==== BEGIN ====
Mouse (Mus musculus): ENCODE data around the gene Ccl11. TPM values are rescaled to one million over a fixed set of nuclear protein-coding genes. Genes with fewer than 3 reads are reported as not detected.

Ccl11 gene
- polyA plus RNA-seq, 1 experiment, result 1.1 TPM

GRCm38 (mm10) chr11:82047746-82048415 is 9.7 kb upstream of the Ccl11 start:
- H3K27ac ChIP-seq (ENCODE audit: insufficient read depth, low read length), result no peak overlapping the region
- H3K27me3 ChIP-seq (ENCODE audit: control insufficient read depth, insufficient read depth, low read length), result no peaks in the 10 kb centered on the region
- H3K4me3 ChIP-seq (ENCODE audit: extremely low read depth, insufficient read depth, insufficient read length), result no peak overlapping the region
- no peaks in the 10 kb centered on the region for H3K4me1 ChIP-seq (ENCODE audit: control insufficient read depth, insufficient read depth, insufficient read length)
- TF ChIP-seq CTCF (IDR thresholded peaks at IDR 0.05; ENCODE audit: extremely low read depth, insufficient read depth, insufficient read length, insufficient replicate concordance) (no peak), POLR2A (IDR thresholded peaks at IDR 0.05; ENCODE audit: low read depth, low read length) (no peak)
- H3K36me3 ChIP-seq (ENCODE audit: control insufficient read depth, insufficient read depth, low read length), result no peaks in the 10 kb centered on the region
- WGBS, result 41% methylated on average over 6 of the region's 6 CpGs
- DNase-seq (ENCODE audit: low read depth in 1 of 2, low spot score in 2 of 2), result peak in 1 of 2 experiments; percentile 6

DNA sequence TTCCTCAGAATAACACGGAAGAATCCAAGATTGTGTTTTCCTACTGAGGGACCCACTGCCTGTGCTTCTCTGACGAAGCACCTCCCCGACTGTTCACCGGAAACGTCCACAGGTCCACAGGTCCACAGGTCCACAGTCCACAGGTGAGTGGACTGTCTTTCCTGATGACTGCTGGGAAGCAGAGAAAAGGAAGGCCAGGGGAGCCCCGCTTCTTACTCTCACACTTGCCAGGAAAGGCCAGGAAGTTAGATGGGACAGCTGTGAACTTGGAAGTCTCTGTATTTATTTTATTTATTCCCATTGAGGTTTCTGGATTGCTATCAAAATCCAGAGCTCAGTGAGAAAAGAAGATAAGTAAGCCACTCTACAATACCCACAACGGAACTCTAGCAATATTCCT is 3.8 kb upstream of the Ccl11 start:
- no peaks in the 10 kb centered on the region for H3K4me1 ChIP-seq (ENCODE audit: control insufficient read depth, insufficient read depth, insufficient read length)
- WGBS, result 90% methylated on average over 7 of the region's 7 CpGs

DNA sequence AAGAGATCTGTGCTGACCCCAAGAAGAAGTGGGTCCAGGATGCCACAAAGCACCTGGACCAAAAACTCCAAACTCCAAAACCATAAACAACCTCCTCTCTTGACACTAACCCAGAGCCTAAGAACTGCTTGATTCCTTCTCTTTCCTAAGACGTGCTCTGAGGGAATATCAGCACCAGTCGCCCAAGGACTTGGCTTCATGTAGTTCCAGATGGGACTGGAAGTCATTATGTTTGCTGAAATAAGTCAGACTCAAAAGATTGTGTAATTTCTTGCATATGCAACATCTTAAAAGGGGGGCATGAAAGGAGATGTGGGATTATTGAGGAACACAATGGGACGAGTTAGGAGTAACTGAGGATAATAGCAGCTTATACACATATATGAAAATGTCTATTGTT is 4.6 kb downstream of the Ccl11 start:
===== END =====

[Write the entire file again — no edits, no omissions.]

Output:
Mouse (Mus musculus): ENCODE data around the gene Ccl11. TPM values are rescaled to one million over a fixed set of nuclear protein-coding genes. Genes with fewer than 3 reads are reported as not detected.

Ccl11 gene
- polyA plus RNA-seq, 1 experiment, result 1.1 TPM

GRCm38 (mm10) chr11:82047746-82048415 is 9.7 kb upstream of the Ccl11 start:
- H3K27ac ChIP-seq (ENCODE audit: insufficient read depth, low read length), result no peak overlapping the region
- H3K27me3 ChIP-seq (ENCODE audit: control insufficient read depth, insufficient read depth, low read length), result no peaks in the 10 kb centered on the region
- H3K4me3 ChIP-seq (ENCODE audit: extremely low read depth, insufficient read depth, insufficient read length), result no peak overlapping the region
- no peaks in the 10 kb centered on the region for H3K4me1 ChIP-seq (ENCODE audit: control insufficient read depth, insufficient read depth, insufficient read length)
- TF ChIP-seq CTCF (IDR thresholded peaks at IDR 0.05; ENCODE audit: extremely low read depth, insufficient read depth, insufficient read length, insufficient replicate concordance) (no peak), POLR2A (IDR thresholded peaks at IDR 0.05; ENCODE audit: low read depth, low read length) (no peak)
- H3K36me3 ChIP-seq (ENCODE audit: control insufficient read depth, insufficient read depth, low read length), result no peaks in the 10 kb centered on the region
- WGBS, result 41% methylated on average over 6 of the region's 6 CpGs
- DNase-seq (ENCODE audit: low read depth in 1 of 2, low spot score in 2 of 2), result peak in 1 of 2 experiments; percentile 6

DNA sequence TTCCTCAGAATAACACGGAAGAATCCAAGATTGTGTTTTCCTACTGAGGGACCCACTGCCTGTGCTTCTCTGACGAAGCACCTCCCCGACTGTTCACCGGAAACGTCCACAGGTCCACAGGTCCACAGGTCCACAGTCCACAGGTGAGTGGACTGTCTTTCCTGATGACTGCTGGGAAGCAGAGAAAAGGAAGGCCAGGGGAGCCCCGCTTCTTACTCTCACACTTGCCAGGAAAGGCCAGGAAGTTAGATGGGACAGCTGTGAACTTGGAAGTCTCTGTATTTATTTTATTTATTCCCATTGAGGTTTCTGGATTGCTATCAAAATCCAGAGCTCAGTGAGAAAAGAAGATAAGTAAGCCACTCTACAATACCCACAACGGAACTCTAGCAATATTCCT is 3.8 kb upstream of the Ccl11 start:
- no peaks in the 10 kb centered on the region for H3K4me1 ChIP-seq (ENCODE audit: control insufficient read depth, insufficient read depth, insufficient read length)
- WGBS, result 90% methylated on average over 7 of the region's 7 CpGs

DNA sequence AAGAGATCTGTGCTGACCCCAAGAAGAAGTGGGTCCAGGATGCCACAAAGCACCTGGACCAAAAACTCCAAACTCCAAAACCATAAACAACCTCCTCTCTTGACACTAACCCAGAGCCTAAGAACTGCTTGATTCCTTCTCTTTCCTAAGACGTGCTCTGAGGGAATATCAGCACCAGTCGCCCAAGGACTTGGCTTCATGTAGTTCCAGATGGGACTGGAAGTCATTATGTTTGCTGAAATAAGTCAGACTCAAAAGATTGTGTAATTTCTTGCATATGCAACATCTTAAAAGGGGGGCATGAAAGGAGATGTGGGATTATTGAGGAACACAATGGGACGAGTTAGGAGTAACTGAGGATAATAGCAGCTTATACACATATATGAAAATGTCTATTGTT is 4.6 kb downstream of the Ccl11 start: